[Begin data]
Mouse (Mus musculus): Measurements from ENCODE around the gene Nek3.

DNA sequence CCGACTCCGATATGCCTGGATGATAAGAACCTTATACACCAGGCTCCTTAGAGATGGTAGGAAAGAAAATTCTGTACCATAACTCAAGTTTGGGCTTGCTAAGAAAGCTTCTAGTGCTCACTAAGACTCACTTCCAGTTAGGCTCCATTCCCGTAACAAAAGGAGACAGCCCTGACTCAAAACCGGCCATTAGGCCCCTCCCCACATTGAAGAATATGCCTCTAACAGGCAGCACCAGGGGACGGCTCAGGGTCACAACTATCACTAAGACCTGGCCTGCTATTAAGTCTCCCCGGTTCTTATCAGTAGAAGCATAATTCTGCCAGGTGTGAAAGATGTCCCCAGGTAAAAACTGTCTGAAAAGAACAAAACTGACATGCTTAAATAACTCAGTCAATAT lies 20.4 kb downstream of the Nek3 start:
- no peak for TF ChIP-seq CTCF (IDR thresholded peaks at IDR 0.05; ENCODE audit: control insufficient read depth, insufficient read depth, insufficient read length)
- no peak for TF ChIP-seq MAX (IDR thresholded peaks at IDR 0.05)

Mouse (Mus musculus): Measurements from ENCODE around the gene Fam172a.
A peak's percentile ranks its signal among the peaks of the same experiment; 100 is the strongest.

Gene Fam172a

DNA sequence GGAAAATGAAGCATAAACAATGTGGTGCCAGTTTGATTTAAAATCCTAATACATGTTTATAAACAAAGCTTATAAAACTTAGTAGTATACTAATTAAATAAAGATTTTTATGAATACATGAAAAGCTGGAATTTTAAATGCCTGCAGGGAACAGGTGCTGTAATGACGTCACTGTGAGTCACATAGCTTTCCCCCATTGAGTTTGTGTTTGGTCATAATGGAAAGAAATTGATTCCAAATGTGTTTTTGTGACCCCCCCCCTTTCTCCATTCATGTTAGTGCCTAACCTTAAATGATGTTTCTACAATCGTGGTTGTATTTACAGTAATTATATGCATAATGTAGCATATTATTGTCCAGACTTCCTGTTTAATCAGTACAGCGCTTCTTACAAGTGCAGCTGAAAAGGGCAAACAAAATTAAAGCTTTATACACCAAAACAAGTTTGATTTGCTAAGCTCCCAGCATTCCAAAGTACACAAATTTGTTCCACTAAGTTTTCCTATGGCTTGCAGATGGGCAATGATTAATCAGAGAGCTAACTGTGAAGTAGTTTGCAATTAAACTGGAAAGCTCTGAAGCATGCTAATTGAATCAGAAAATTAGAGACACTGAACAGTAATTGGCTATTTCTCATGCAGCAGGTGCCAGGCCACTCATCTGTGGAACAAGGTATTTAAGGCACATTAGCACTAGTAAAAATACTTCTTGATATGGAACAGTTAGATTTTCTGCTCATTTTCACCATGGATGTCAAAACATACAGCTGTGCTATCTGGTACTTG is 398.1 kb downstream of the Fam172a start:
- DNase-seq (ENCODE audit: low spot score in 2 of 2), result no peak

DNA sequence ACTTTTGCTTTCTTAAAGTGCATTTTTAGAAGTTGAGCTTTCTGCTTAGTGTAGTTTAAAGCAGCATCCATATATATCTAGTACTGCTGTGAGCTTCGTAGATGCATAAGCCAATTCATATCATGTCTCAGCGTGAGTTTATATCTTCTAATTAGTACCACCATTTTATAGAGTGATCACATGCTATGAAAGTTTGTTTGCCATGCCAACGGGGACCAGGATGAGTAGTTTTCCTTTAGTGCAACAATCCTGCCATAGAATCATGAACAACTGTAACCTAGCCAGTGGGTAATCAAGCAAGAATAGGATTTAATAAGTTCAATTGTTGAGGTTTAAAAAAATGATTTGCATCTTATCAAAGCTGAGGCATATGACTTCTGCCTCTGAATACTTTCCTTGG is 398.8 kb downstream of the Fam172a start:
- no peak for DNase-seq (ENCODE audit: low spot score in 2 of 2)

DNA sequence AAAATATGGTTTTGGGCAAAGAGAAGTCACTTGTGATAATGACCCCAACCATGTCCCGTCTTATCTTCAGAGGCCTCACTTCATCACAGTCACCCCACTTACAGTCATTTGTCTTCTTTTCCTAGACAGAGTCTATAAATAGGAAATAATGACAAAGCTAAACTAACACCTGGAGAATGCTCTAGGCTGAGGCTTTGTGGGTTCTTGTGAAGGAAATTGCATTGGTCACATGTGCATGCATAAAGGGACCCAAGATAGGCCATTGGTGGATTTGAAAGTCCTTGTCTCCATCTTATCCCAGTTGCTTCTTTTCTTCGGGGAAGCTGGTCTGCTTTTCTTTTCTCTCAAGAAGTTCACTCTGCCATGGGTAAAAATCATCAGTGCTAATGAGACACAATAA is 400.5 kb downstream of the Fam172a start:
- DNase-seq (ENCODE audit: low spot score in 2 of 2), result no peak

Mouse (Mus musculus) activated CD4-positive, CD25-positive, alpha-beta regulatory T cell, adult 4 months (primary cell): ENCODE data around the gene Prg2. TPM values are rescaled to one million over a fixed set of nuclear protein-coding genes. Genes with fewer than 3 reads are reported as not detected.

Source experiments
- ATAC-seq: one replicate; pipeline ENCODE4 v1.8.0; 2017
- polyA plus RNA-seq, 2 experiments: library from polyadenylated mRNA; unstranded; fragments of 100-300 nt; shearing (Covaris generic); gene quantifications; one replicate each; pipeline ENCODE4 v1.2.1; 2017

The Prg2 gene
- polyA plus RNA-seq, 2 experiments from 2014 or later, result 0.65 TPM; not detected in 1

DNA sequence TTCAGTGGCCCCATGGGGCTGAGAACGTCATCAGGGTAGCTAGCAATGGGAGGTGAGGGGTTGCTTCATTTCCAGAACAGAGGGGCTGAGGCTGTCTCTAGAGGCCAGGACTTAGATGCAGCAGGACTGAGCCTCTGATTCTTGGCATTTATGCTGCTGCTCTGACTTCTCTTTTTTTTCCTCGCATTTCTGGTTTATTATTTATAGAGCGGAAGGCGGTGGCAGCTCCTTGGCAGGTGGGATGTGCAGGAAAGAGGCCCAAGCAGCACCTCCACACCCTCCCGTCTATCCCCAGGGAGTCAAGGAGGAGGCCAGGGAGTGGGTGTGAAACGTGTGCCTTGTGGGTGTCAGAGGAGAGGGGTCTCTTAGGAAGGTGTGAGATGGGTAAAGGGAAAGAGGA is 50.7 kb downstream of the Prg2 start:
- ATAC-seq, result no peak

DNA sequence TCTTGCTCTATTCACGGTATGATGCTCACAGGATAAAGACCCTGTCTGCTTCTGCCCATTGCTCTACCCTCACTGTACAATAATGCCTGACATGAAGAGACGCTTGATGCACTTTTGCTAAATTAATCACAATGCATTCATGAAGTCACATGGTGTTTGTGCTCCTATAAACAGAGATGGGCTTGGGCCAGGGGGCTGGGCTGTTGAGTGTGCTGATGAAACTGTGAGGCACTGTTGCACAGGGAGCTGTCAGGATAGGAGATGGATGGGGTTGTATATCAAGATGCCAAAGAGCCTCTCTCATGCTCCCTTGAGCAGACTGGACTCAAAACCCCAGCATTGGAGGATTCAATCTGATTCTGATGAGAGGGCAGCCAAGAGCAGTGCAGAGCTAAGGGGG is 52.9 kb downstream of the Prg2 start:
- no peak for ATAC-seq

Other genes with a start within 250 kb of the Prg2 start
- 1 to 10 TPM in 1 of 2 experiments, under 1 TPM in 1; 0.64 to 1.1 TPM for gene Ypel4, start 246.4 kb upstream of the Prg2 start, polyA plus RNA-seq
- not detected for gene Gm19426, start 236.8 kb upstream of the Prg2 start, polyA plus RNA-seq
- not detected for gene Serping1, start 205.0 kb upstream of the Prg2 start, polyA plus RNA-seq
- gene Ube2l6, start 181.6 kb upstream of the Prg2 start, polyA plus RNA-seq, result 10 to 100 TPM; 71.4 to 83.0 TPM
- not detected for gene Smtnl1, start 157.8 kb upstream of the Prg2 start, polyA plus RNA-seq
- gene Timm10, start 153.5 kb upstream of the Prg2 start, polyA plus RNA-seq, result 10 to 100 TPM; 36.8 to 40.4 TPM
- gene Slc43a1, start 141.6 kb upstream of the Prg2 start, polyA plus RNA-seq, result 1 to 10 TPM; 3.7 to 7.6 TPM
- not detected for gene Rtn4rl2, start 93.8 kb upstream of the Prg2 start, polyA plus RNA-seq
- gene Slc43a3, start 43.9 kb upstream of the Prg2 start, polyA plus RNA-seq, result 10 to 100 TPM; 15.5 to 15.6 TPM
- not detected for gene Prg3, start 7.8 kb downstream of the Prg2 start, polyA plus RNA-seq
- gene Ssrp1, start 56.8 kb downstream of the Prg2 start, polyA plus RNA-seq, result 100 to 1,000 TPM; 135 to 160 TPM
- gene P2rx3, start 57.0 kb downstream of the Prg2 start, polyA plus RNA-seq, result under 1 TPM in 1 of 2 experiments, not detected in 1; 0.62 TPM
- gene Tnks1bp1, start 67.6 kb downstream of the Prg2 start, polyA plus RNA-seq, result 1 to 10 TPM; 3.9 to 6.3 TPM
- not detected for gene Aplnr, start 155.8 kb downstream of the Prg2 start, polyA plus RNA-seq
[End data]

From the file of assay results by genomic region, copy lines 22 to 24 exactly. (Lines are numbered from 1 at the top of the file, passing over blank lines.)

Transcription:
DNA sequence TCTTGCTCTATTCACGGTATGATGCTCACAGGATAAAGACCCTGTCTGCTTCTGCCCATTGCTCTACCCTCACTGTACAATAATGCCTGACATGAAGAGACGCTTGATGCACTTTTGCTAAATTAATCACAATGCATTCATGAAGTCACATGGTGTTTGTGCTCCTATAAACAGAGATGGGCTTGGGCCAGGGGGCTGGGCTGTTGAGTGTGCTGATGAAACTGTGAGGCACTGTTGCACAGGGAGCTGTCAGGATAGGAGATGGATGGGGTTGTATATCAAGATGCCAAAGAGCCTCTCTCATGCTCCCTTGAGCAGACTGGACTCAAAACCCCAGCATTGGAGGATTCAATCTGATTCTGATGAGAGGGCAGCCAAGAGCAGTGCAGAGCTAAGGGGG is 52.9 kb downstream of the Prg2 start:
- no peak for ATAC-seq

Other genes with a start within 250 kb of the Prg2 start